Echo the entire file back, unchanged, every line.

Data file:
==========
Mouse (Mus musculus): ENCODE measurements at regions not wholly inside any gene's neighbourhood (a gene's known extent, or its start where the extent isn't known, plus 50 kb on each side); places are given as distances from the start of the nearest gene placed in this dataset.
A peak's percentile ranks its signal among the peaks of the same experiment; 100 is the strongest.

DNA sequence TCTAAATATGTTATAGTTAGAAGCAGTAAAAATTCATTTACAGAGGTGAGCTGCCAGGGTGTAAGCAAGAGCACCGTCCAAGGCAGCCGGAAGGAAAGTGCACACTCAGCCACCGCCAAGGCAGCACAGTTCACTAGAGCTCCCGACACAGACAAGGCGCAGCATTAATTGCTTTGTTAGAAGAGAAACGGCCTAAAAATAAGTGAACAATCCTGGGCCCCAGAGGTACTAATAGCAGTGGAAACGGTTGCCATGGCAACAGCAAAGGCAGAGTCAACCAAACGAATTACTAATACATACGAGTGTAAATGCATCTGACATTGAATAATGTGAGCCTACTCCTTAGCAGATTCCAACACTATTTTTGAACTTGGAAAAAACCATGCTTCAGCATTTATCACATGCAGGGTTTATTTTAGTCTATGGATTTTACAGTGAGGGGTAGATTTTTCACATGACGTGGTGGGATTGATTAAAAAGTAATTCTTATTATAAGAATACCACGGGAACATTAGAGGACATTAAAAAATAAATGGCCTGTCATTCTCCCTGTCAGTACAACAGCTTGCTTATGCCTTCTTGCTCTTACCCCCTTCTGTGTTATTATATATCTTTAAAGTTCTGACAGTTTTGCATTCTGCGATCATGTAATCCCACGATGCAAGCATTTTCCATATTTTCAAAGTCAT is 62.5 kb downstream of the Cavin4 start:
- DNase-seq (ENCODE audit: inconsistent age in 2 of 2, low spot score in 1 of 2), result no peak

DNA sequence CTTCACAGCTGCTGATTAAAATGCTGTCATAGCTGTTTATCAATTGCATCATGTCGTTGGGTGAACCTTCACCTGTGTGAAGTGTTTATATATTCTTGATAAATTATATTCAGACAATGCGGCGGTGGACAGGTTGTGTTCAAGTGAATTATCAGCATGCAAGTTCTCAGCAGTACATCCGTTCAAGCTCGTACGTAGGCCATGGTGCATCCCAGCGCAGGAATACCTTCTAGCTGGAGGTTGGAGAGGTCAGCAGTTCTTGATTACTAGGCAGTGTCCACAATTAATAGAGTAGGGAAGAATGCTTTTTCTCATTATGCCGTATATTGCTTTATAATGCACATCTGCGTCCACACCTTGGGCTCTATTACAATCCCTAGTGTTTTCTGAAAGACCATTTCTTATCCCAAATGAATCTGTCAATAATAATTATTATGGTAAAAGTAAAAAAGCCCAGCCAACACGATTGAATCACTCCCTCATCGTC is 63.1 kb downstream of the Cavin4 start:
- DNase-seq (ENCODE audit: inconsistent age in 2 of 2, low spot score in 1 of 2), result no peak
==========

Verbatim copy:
Mouse (Mus musculus): ENCODE measurements at regions not wholly inside any gene's neighbourhood (a gene's known extent, or its start where the extent isn't known, plus 50 kb on each side); places are given as distances from the start of the nearest gene placed in this dataset.
A peak's percentile ranks its signal among the peaks of the same experiment; 100 is the strongest.

DNA sequence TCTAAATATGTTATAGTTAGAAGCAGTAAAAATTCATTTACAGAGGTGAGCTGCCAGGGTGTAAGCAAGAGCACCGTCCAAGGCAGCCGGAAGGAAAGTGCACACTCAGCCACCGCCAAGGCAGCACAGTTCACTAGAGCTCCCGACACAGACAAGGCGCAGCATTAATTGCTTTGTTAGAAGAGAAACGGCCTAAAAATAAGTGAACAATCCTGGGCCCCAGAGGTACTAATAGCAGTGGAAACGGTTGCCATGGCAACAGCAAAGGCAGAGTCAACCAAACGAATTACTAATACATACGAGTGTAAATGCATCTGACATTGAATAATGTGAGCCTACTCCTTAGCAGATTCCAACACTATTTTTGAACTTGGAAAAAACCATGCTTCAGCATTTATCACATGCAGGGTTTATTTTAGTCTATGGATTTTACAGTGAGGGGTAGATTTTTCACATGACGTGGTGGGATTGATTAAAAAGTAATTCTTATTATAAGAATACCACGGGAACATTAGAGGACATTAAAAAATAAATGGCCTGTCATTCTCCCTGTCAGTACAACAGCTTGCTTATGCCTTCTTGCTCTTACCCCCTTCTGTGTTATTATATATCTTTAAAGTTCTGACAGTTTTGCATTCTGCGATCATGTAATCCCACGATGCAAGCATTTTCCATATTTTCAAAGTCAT is 62.5 kb downstream of the Cavin4 start:
- DNase-seq (ENCODE audit: inconsistent age in 2 of 2, low spot score in 1 of 2), result no peak

DNA sequence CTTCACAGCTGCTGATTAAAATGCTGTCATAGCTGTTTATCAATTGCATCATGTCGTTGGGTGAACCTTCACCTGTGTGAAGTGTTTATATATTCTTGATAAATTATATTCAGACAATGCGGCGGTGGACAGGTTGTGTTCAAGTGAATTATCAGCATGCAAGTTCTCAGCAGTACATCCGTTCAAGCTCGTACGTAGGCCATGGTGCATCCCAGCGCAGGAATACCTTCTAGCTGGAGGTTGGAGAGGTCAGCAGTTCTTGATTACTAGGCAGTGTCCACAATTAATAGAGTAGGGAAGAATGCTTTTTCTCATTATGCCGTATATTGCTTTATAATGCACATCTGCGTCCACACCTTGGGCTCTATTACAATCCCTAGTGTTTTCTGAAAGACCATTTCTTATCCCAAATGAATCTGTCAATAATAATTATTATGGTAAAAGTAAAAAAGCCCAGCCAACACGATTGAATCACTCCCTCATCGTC is 63.1 kb downstream of the Cavin4 start:
- DNase-seq (ENCODE audit: inconsistent age in 2 of 2, low spot score in 1 of 2), result no peak